No Such Nonsense

A little of this, that and... what was I talking about again? It's TV, sports, pop culture and politics - all the stuff that really matters in life.

Thursday, May 22, 2008

Rocking It on Idol

So 'Rocker' David Cook beat out 'Cherubic-and-sexually-non-threatening' David Archuleta on American Idol.

Yes, I watch it. I'm not ashamed (okay, I'm only slightly ashamed). And I did think Cook was pretty good. He did reasonably cool alt-rock versions of Lionel Ritchie's Hello, Mariah Carey's Always Be My Baby and Chris Cornell's version of Billie Jean. He gave off the teensiest bit of edge - which on Idol made him the official rocker poster-boy.

Now, on the grand scheme of things, Cook is no more a rocker than Taylor Hicks is a soul singer. Rock is dangerous. And Cook just isn't. Because American Idol is about appealing to the masses (and to Coca Cola, lets not forget). In the end, Cook is way closer to Archuleta than to Iggy Pop on the edgy-rock-god scale. But he had some imagination, didn't remind me at all of Clay Aiken and might make some interesting music someday. All in all, not a bad pick.

Now on to So You Think You Can Dance!

The Tuna Does Not Care For Dancing

So, Bill Parcells is a pretty quirky guy. One of the best coaches in the history of football, Parcells is now EVP of Football Operations for the Miami Dolphins. As a coach, Parcells led the New York Giants to two Superbowl wins and led the Pats, Jets and Cowboys to the playoffs but not to the big win. Along the way, he gained a reputation as prickly and quixotic. If a player was one of 'his guys' - a hard-working tough guy with little to say - then he could do no wrong. If a player wasn't one of 'his guys'? Well, welcome to the deep freeze.

Seems it's a bit cold in Miami these days. And the target of Parcells' chilly wrath? None other that the single best player to play for the Dolphins in the last decade (if we pretend Zack Thomas doesn't exist) - NFL Man of the Year, 2006 Defensive Player of the Year, current twinkle toes, Jason Taylor.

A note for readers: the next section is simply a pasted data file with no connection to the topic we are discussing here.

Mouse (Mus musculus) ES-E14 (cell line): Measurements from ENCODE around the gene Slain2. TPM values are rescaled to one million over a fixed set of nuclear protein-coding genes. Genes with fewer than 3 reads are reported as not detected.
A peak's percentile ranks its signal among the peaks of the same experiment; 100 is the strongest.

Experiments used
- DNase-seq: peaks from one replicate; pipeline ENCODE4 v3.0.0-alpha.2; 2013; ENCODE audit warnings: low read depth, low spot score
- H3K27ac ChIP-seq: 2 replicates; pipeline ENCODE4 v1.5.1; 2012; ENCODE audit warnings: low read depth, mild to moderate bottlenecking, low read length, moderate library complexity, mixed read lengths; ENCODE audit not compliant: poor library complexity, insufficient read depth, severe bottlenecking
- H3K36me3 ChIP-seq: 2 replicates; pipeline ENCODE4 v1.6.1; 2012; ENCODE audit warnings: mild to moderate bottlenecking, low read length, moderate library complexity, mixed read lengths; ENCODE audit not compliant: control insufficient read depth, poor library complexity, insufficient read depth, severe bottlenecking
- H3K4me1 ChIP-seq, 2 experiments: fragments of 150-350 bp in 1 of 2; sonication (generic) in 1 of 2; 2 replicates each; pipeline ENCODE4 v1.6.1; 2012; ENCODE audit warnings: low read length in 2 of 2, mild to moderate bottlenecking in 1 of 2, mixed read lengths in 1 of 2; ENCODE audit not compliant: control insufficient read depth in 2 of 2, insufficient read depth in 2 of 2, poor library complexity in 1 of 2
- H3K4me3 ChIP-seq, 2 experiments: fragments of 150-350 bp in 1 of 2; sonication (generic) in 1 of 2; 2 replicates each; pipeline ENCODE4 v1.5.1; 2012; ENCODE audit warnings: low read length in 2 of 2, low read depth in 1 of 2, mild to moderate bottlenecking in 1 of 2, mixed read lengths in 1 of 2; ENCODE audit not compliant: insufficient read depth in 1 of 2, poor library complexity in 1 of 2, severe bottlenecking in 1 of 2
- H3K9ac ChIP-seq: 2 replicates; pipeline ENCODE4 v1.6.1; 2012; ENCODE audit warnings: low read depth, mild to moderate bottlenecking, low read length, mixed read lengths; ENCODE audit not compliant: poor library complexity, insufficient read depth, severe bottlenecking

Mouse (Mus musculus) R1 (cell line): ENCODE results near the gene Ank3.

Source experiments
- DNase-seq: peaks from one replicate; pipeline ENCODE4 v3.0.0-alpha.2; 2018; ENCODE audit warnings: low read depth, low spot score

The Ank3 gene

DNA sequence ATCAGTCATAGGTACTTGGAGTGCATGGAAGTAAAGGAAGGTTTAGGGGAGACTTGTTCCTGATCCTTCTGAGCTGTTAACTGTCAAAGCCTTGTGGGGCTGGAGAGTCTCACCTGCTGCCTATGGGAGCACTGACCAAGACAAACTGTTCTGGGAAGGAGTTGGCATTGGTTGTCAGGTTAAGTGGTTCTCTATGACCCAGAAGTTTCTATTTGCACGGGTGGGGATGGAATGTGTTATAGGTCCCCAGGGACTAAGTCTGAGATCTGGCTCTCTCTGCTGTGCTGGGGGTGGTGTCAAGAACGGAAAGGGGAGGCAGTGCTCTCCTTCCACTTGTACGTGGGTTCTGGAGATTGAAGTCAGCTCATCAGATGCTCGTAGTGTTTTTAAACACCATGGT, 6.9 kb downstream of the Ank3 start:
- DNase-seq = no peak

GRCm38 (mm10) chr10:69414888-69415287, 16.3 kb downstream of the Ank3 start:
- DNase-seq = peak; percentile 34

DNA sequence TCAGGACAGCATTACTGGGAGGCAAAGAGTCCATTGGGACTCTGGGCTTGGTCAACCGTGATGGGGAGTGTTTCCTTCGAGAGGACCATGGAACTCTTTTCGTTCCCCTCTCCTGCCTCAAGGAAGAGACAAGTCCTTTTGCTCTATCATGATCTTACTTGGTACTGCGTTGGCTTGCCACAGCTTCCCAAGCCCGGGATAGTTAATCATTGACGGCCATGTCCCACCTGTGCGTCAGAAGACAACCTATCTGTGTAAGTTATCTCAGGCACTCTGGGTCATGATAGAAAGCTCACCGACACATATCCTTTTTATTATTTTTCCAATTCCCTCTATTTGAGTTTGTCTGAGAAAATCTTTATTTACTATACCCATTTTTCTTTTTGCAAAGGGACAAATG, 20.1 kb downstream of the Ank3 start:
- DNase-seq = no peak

Seems Taylor, after 11 seasons in the league is starting to think about his future - and he thinks he sees it in Hollywood. Taylor wants to be The Rock (or, failing that, Howie Long). And the first step to that Hollywood career was a stop at Dancing with the Stars, where he finished second to total ringer Kristi Yamaguchi. On the show, Taylor proved himself to be less of a dancer than Emmitt Smith, but better than Jerry Rice. Not so bad over all. He was charming. He was funny. He was desperately trying to appear manly in sequins (though being a 6'6" defensive end doesn't hurt there). All was good in the world.

But not with the Tuna. Seems Taylor didn't clear the dancing stint with his boss. And making the finals meant missing Dolphins voluntary workouts this spring. The Tuna is not pleased. So when Taylor popped into southern Florida for a visit, Parcells gave him the patented freeze-out. Taylor got pissed and now it seems all but certain Taylor will follow Thomas to play for someone else this year.

So Miami finished 1-15 last year and this what they think their big problem is? Taylor is late to class? Not even class - early morning voluntary tutoring! That's their problem? Not the fact that they have to choose a quarterback from amongst a rookie second-rounder, a second-year second-rounder and Josh McCown?

Friday, May 02, 2008

Baseball as it was meant to be played

Finally saw baseball, really, for the first time this week. Don't get me wrong, I've seen lots of Jays games in person, at the concrete monstrosity formerly known as Skydome. But now, for the first time, I've seen professional baseball as it was meant to be seen.

It's all about the ballpark and this week, I saw my first game at Fenway Park.

Walking into it for the first time - green walls, painted wooden seats, lush, real grass and dirt close enough that you can see and smell it - Fenway feels smaller than it is. It feels inviting, comforting, welcoming. Emerging from the tunnels, I honestly felt something akin to awe. I felt I was walking into a cathedral of baseball.

In row 31 of the grandstands, we were closer to the players than even those in the best seats at Rogers Centre. Sitting around the way from the Green Monster, I could see the expressions on player's faces.

Surrounded by a sea of Sox tee and jerseys and hats, I felt what it was like to be part of a baseball game for the first time. The crowd has a palpable energy - good natured and rowdy. They shouted Yooooook for their first baseman at every opportunity, cheered just a little louder than normal for their slumping Big Papi, stood and hooted at every pitch from closer Papelbon, good-naturedly teased the dorky Canadians in their midst. They ate weirdly pink Fenway Franks and caught bags of peanuts from the vendors. Drunkenly sang along with Sweet Caroline. They were at the game.

See, living in Toronto, we've only seen a pale facsimile of a real baseball experience. Cold. Sterile. Quiet. Boring, really. And what really stymies me is how anyone who had ever been to Fenway could have designed a 'ballpark' like Skydome. Guess we deserve what we got.